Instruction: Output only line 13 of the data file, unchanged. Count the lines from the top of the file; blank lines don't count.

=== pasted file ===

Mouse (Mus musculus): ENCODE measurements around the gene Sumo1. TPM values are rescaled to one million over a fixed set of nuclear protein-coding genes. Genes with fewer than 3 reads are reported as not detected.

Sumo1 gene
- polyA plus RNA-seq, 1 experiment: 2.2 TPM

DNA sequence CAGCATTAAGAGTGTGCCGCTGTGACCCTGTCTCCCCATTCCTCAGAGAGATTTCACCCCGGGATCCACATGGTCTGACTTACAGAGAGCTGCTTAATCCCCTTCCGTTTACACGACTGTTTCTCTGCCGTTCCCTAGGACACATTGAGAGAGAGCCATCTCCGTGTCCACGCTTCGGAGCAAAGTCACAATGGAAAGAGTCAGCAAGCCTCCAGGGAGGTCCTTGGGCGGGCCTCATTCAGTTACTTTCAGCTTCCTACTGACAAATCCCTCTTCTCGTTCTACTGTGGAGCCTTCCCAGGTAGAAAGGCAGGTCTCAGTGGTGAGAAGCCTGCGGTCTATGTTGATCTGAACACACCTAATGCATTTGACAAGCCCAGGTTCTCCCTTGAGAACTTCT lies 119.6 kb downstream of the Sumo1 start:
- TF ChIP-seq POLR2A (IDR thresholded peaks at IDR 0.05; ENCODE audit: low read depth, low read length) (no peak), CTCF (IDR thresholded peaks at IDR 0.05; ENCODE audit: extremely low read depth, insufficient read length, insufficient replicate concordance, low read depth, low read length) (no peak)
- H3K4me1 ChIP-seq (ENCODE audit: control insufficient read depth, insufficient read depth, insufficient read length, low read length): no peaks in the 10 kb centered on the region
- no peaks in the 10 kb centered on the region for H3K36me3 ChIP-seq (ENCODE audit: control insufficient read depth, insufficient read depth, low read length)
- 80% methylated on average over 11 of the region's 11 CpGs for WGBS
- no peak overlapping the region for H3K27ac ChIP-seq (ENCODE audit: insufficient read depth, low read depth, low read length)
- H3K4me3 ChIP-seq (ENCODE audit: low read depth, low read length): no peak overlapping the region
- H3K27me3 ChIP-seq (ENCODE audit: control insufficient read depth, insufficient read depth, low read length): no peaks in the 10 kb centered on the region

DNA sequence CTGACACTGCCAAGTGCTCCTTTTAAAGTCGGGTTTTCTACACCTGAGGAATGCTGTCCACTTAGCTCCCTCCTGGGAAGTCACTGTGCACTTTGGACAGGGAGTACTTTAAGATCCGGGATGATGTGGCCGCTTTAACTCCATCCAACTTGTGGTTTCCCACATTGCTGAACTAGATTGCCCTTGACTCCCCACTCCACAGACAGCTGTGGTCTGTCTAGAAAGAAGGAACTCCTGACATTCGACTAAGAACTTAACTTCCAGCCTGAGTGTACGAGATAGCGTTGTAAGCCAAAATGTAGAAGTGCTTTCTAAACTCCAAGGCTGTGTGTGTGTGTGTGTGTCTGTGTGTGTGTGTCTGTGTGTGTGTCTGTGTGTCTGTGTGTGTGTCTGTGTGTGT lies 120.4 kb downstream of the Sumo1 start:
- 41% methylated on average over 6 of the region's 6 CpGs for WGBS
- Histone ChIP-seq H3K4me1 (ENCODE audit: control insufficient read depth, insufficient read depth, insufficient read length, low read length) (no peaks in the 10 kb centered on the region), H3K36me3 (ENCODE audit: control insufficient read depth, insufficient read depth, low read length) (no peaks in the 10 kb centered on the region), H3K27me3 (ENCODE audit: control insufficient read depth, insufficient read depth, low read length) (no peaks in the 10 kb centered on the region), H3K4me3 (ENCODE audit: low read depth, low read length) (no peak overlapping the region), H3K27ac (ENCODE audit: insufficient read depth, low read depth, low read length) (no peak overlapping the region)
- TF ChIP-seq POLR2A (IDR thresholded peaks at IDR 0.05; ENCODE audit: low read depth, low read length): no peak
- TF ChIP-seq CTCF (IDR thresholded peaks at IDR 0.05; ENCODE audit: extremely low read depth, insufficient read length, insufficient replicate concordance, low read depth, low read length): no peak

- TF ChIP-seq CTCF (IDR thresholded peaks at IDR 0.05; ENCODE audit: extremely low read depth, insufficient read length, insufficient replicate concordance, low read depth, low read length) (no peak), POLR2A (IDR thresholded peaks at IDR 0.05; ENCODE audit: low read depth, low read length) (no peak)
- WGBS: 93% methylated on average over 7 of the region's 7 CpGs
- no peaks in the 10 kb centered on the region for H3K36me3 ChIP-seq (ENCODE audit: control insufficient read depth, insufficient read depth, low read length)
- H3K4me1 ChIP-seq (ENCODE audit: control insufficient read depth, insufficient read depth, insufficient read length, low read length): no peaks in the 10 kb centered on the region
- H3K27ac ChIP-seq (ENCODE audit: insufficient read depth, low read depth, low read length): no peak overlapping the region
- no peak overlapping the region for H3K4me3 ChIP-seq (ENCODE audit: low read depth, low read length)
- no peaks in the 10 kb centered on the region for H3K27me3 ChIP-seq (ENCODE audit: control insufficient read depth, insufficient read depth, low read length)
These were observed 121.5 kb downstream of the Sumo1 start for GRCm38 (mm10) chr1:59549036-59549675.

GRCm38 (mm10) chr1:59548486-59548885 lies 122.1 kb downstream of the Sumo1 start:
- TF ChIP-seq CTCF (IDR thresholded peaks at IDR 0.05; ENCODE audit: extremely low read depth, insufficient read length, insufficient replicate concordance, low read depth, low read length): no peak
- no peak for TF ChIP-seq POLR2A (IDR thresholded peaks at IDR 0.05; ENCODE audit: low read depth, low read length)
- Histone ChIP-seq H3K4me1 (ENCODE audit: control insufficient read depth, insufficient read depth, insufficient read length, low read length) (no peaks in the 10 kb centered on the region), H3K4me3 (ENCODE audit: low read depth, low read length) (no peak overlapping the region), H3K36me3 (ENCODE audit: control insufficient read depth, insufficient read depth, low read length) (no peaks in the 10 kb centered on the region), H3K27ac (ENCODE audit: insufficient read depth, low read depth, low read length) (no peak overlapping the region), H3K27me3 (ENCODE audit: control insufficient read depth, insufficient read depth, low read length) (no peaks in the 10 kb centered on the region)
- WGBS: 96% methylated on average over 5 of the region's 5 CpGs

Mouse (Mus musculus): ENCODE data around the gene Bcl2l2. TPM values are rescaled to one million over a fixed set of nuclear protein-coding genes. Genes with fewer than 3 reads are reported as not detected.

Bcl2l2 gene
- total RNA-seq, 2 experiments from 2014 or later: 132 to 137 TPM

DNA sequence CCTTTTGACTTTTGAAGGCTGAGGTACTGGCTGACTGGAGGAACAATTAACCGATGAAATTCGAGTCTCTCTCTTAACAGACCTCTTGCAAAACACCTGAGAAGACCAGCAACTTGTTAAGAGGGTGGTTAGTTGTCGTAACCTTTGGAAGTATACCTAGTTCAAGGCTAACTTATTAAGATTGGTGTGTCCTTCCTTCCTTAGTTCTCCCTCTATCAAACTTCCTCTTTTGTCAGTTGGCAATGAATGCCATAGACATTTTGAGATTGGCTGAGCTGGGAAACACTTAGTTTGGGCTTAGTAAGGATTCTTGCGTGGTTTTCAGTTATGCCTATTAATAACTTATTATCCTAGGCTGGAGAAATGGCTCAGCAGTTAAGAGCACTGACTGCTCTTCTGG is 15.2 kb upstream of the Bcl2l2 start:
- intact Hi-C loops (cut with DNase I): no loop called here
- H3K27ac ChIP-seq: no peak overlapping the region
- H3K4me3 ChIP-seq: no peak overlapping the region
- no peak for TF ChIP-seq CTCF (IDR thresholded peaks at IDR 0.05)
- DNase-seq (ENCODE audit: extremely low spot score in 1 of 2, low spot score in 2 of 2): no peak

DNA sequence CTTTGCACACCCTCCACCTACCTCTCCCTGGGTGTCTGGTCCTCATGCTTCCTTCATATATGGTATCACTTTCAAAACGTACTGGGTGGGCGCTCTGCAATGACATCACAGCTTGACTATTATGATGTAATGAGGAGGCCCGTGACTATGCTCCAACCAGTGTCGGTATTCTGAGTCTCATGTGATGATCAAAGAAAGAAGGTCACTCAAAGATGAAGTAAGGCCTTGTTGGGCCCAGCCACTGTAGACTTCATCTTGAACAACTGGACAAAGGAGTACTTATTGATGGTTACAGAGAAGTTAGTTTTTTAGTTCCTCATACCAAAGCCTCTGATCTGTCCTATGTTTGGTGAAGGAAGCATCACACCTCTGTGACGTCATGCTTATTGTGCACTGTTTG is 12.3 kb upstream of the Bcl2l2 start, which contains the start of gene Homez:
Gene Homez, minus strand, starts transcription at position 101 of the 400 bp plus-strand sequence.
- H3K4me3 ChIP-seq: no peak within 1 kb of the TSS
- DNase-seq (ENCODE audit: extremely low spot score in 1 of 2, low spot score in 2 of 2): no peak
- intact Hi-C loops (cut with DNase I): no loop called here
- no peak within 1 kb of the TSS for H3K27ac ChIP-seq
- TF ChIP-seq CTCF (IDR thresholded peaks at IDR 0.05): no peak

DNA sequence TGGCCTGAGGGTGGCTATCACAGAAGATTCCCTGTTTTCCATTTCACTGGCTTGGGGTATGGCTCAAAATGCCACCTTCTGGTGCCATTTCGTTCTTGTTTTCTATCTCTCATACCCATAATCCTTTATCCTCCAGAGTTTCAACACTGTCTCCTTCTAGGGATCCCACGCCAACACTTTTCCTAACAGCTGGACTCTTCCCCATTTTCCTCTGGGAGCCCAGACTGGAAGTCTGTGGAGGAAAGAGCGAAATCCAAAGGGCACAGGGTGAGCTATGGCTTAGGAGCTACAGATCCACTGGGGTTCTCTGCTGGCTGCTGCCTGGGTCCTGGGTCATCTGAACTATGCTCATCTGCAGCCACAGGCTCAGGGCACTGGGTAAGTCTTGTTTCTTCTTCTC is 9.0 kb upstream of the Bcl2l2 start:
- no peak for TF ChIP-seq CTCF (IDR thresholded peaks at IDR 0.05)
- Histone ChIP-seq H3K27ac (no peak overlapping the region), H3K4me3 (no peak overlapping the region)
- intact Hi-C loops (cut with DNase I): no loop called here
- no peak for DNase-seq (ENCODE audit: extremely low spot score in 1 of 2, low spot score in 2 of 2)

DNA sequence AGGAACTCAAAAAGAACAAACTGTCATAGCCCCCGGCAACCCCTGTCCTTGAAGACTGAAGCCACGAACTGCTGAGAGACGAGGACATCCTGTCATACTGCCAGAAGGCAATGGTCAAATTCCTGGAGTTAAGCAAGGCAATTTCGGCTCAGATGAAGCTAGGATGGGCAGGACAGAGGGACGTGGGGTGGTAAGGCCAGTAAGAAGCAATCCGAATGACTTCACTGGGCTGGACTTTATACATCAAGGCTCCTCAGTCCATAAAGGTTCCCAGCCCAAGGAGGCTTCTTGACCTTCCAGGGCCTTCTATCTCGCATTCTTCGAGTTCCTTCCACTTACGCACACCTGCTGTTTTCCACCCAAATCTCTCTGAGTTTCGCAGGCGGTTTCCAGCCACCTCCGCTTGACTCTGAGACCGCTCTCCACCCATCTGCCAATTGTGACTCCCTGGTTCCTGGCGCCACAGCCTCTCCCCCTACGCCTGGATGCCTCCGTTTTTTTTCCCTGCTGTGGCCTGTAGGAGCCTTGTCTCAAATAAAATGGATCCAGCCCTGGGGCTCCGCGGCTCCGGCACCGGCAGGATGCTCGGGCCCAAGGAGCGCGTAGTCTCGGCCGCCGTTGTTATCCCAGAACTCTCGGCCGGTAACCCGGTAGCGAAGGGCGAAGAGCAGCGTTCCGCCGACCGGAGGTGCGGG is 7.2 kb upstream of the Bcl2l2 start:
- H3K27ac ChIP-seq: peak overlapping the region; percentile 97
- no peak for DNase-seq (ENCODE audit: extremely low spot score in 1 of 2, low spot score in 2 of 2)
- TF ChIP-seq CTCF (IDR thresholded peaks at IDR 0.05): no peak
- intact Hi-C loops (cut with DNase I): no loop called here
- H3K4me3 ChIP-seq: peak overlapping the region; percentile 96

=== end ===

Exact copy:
- 41% methylated on average over 6 of the region's 6 CpGs for WGBS